KEYSER - “Today is a great day for the City of Keyser. It is a day we as a city can give back to a hero.”

By Liz Beavers
lbeavers@newstribune.info
Tribune Managing Editor
KEYSER - “Today is a great day for the City of Keyser. It is a day we as a city can give back to a hero.”
With those words, Keyser mayor Damon Tillman opened the short ceremony on a brisk Friday afternoon to rename the city’s South End Park as Brooks Park in honor of 96-year-old Clifton E. Brooks Sr.
Brooks, a veteran of World War II, was a member of the famed Tuskegee Airmen, a group of African-American pilots and other Army Air Corps soldiers who played an integral part in the second World War.
“Finally we get to give back to somebody who is so deserving,” Tillman said.
T.J. Coleman of the Aubrey Stewart Project, who is spearheading the process of having a sign made in Brooks’ honor to be placed at the end of Memorial Bridge, also spoke and said the sign will serve as a reminder that Keyser is the home of West Virginia’s last living Tuskegee Airman.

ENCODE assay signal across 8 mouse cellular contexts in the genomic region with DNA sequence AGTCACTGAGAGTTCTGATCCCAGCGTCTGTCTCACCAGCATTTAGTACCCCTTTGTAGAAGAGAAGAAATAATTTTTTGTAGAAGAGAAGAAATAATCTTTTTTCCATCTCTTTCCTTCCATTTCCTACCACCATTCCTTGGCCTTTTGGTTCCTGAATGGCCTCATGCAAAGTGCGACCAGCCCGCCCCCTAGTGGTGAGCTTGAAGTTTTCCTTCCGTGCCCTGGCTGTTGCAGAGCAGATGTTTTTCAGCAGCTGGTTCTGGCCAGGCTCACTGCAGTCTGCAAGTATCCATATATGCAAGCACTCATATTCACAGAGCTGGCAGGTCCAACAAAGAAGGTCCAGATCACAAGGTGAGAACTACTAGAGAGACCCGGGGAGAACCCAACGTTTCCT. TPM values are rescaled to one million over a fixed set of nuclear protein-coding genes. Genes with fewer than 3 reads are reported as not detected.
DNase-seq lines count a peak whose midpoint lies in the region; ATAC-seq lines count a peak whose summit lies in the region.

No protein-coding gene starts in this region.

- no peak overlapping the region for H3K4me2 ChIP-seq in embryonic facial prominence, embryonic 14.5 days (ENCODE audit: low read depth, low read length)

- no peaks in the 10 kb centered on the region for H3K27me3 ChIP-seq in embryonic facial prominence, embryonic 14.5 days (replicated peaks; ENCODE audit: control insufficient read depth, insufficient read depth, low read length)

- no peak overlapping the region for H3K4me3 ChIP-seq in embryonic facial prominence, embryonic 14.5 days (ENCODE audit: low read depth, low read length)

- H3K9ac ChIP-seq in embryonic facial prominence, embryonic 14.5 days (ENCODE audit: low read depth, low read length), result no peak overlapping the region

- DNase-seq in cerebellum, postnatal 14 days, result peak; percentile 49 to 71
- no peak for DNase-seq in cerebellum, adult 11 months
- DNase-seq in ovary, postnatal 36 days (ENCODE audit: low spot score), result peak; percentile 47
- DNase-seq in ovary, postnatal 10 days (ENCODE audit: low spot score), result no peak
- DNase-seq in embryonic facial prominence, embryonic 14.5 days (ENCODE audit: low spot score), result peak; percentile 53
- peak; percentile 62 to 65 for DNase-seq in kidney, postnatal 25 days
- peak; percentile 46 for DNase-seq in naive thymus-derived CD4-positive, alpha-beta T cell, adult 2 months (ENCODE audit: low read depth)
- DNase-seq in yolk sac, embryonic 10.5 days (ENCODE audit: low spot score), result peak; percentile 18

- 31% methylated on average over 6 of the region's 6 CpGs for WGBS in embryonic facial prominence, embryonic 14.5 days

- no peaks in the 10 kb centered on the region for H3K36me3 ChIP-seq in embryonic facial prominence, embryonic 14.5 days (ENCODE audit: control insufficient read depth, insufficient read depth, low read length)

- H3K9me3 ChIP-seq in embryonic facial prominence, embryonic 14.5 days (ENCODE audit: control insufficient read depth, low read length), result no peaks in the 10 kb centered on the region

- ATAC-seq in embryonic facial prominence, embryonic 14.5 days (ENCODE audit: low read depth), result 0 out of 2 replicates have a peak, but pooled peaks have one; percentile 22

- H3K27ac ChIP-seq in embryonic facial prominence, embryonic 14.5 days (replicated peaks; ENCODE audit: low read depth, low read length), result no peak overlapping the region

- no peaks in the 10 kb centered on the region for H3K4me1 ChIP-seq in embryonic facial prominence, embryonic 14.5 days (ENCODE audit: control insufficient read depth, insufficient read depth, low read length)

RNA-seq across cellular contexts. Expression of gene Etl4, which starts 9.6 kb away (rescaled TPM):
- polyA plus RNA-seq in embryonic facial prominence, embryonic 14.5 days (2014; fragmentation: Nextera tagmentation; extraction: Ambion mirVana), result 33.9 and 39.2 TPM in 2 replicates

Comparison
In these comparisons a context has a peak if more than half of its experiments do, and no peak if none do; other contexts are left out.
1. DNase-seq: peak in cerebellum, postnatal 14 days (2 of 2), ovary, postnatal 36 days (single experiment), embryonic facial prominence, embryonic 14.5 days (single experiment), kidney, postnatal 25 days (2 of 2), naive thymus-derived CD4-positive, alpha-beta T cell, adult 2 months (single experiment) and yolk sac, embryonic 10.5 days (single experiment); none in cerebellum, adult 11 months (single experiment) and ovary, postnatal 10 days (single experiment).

“Mr. Brooks, when everyone comes across that bridge, it will be your face they see,” Coleman told the honoree.
Coleman told the crowd that Brooks, although not one of the pilots in the company, played an integral part in coding messages going to and from the war.
“All the men of Tuskegee were pioneers … they assisted in breaking down the walls of segregation,” he said.
“Thank you, Mr. Brooks, for the light you continue to shine on all generations,” Coleman said. “We stand on the shoulders of your example and we stand in the brightness of your light.”
Some members of Brooks’ family also spoke briefly, recalling the days that they played in the South End Park while growing up.
“I’m proud of you Dad, and I’m proud of this park,” Rick Brooks said.
A sign welcoming everyone to Brooks Park was unveiled during the ceremony, and Tillman said a bronze plaque with Brooks’ picture on it and some information about the Tuskegee Airmen will soon be erected beside it.